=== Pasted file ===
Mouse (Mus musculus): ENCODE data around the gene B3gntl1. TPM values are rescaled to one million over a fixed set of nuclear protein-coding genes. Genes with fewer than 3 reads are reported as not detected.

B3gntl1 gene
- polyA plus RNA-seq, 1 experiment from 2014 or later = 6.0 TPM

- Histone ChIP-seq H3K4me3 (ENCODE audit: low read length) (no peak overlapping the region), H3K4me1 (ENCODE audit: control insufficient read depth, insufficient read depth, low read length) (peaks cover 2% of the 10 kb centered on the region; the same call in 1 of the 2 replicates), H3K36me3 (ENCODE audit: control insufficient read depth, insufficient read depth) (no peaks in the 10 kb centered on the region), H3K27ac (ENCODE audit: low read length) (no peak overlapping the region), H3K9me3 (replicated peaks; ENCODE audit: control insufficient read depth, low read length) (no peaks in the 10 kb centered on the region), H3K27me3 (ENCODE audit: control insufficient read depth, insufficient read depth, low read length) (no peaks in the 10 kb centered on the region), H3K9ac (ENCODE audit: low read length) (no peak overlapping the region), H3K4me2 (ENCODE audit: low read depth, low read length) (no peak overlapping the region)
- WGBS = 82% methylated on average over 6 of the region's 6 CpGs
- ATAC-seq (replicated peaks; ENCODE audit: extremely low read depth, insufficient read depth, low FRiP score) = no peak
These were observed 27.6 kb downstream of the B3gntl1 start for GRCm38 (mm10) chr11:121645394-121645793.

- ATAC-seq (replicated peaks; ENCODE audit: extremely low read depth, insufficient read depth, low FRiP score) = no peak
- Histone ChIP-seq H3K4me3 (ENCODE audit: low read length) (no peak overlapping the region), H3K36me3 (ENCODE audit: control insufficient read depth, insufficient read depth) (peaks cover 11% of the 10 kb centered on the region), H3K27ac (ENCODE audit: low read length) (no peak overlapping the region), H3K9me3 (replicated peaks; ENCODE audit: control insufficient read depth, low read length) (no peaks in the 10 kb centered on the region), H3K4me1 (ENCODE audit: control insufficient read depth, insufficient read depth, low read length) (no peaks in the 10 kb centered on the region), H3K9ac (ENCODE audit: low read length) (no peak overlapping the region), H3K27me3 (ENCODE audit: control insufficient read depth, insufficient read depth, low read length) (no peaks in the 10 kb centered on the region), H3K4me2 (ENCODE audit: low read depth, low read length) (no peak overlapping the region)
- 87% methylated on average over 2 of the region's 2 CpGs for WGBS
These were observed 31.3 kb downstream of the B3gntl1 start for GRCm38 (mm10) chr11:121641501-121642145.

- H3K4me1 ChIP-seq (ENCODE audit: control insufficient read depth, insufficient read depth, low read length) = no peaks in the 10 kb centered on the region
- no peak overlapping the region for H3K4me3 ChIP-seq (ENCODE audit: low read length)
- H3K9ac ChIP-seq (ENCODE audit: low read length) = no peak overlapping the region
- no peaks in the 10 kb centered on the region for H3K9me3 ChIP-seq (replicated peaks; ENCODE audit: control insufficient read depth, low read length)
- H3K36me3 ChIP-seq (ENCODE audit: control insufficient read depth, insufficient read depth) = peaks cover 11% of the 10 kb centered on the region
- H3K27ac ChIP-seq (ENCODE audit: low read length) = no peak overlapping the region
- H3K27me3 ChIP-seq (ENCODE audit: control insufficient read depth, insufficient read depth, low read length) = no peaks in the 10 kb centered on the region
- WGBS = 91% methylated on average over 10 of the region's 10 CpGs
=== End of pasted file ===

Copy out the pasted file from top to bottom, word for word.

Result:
Mouse (Mus musculus): ENCODE data around the gene B3gntl1. TPM values are rescaled to one million over a fixed set of nuclear protein-coding genes. Genes with fewer than 3 reads are reported as not detected.

B3gntl1 gene
- polyA plus RNA-seq, 1 experiment from 2014 or later = 6.0 TPM

- Histone ChIP-seq H3K4me3 (ENCODE audit: low read length) (no peak overlapping the region), H3K4me1 (ENCODE audit: control insufficient read depth, insufficient read depth, low read length) (peaks cover 2% of the 10 kb centered on the region; the same call in 1 of the 2 replicates), H3K36me3 (ENCODE audit: control insufficient read depth, insufficient read depth) (no peaks in the 10 kb centered on the region), H3K27ac (ENCODE audit: low read length) (no peak overlapping the region), H3K9me3 (replicated peaks; ENCODE audit: control insufficient read depth, low read length) (no peaks in the 10 kb centered on the region), H3K27me3 (ENCODE audit: control insufficient read depth, insufficient read depth, low read length) (no peaks in the 10 kb centered on the region), H3K9ac (ENCODE audit: low read length) (no peak overlapping the region), H3K4me2 (ENCODE audit: low read depth, low read length) (no peak overlapping the region)
- WGBS = 82% methylated on average over 6 of the region's 6 CpGs
- ATAC-seq (replicated peaks; ENCODE audit: extremely low read depth, insufficient read depth, low FRiP score) = no peak
These were observed 27.6 kb downstream of the B3gntl1 start for GRCm38 (mm10) chr11:121645394-121645793.

- ATAC-seq (replicated peaks; ENCODE audit: extremely low read depth, insufficient read depth, low FRiP score) = no peak
- Histone ChIP-seq H3K4me3 (ENCODE audit: low read length) (no peak overlapping the region), H3K36me3 (ENCODE audit: control insufficient read depth, insufficient read depth) (peaks cover 11% of the 10 kb centered on the region), H3K27ac (ENCODE audit: low read length) (no peak overlapping the region), H3K9me3 (replicated peaks; ENCODE audit: control insufficient read depth, low read length) (no peaks in the 10 kb centered on the region), H3K4me1 (ENCODE audit: control insufficient read depth, insufficient read depth, low read length) (no peaks in the 10 kb centered on the region), H3K9ac (ENCODE audit: low read length) (no peak overlapping the region), H3K27me3 (ENCODE audit: control insufficient read depth, insufficient read depth, low read length) (no peaks in the 10 kb centered on the region), H3K4me2 (ENCODE audit: low read depth, low read length) (no peak overlapping the region)
- 87% methylated on average over 2 of the region's 2 CpGs for WGBS
These were observed 31.3 kb downstream of the B3gntl1 start for GRCm38 (mm10) chr11:121641501-121642145.

- H3K4me1 ChIP-seq (ENCODE audit: control insufficient read depth, insufficient read depth, low read length) = no peaks in the 10 kb centered on the region
- no peak overlapping the region for H3K4me3 ChIP-seq (ENCODE audit: low read length)
- H3K9ac ChIP-seq (ENCODE audit: low read length) = no peak overlapping the region
- no peaks in the 10 kb centered on the region for H3K9me3 ChIP-seq (replicated peaks; ENCODE audit: control insufficient read depth, low read length)
- H3K36me3 ChIP-seq (ENCODE audit: control insufficient read depth, insufficient read depth) = peaks cover 11% of the 10 kb centered on the region
- H3K27ac ChIP-seq (ENCODE audit: low read length) = no peak overlapping the region
- H3K27me3 ChIP-seq (ENCODE audit: control insufficient read depth, insufficient read depth, low read length) = no peaks in the 10 kb centered on the region
- WGBS = 91% methylated on average over 10 of the region's 10 CpGs